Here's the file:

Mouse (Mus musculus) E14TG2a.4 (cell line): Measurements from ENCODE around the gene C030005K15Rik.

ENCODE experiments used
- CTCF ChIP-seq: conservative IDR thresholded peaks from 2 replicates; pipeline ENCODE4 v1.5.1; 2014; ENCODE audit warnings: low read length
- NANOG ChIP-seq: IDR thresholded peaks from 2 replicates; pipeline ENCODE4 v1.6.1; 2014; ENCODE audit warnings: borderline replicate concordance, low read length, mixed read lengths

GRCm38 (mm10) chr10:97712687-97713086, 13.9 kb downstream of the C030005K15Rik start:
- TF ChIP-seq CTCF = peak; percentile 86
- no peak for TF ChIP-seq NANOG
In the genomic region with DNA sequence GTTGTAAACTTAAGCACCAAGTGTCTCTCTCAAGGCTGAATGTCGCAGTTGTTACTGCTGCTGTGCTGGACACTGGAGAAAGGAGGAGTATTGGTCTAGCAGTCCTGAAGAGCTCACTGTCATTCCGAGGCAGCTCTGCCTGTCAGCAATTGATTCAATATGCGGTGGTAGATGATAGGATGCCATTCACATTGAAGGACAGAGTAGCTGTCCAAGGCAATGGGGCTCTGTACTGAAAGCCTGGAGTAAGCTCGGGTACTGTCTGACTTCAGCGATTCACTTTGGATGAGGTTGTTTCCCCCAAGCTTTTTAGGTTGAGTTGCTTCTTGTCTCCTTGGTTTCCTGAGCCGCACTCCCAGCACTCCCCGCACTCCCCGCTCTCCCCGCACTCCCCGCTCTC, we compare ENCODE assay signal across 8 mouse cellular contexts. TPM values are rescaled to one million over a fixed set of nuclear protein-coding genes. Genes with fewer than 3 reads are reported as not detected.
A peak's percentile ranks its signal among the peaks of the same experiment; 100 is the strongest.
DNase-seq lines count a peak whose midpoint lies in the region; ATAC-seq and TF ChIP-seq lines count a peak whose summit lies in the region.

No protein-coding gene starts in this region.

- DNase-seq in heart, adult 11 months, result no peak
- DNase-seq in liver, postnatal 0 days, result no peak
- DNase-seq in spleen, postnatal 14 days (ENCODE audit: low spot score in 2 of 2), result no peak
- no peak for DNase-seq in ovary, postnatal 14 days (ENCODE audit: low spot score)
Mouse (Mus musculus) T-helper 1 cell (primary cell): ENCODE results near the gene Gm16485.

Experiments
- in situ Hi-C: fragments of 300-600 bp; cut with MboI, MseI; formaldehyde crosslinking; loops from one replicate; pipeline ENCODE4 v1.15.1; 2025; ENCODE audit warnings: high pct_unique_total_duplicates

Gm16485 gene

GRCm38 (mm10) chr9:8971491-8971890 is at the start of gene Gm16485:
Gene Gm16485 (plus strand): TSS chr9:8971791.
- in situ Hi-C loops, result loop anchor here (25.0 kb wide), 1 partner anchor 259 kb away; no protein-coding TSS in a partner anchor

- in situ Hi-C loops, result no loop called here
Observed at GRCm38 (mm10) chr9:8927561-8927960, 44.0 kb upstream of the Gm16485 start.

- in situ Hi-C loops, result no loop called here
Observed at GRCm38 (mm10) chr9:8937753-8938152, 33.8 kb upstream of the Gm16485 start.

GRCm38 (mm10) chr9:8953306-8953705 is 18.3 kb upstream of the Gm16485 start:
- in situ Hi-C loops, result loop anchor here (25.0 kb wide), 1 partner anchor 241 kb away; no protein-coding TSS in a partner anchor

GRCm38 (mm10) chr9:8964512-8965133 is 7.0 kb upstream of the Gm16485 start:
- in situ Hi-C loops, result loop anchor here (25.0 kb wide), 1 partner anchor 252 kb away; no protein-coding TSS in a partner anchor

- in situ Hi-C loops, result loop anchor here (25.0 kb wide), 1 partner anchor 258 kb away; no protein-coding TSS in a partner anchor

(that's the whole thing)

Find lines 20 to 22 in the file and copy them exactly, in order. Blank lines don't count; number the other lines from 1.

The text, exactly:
GRCm38 (mm10) chr9:8971491-8971890 is at the start of gene Gm16485:
Gene Gm16485 (plus strand): TSS chr9:8971791.
- in situ Hi-C loops, result loop anchor here (25.0 kb wide), 1 partner anchor 259 kb away; no protein-coding TSS in a partner anchor